blueberry blast smoothie to boost breast milk and support muscle recovery

If you’ve been following our recipes, you know we like to sneak spinach into our blends. But don’t worry, once it’s whirled up with frozen blueberries you can’t even taste the vitamin-packed leafy greens. And by the way, those berries, they’re packing some serious immune-boosting vitamins, too—vitamin C, K, and manganese, plus a blast of heart-healthy, cancer-fighting antioxidants (1, 2, 3, 4).

This recipe was originally created for Mama Love Chocolate Protein, which is no longer in production. Looking for a great alternative? For a similar taste and consistency, try using a high-quality, plant-based protein powder made from yellow peas, like Naked Pea Chocolate Pea Protein Powder


  • 1 serving Plant-based Protein Powder
  • 1 cup Spinach
  • 1/2 Banana, peeled
  • 1 cup Blueberries, frozen
  • 1 cup Water


Place all ingredients in a blender. Blend on high until smooth. Add ice cubes for a thicker smoothie, or more water if you prefer a thinner one. Serve cold. 

Nutrition Facts

Servings: 1

Calories 304 

 Amount per Serving% Daily Value
Total Fat3.8g5%
Saturated Fat0.6g2%
Total Carbohydrate49.6g18%
Dietary Fiber9.7g33%
Total Sugars21.8g 

*The % Daily Value (DV) tells you how much a nutrient in a food serving contributes to a daily diet. 2,000 calories a day is used for general nutrition advice.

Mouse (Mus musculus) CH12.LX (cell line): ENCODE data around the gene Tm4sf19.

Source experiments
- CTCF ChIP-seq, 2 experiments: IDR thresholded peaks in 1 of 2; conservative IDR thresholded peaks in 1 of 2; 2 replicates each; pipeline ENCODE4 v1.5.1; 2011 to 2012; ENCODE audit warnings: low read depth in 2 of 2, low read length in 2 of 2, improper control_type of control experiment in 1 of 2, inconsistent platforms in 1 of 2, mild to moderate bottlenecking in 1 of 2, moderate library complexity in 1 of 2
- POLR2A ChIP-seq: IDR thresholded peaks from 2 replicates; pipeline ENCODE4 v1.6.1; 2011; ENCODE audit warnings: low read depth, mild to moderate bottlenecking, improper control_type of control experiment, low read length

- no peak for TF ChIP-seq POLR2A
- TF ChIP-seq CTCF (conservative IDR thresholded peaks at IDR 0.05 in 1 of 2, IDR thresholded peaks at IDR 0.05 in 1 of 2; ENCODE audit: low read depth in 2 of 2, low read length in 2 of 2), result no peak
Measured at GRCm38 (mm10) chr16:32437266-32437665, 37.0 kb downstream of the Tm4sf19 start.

1. Wilms, Lonneke C et al. “Impact of multiple genetic polymorphisms on effects of a 4-week blueberry juice intervention on ex vivo induced lymphocytic DNA damage in human volunteers.” Carcinogenesis vol. 28,8 (2007): 1800-6. doi:10.1093/carcin/bgm145
  2. Peng, Cheng et al. “Biology of ageing and role of dietary antioxidants.” BioMed research international vol. 2014 (2014): 831841. doi:10.1155/2014/831841
  3. Riso, Patrizia et al. “Effect of a wild blueberry (Vaccinium angustifolium) drink intervention on markers of oxidative stress, inflammation and endothelial function in humans with cardiovascular risk factors.” European journal of nutrition vol. 52,3 (2013): 949-61. doi:10.1007/s00394-012-0402-9
  4. Rodriguez-Mateos, Ana et al. “Procyanidin, anthocyanin, and chlorogenic acid contents of highbush and lowbush blueberries.” Journal of agricultural and food chemistry vol. 60,23 (2012): 5772-8. doi:10.1021/jf203812w

Buy us a coffee!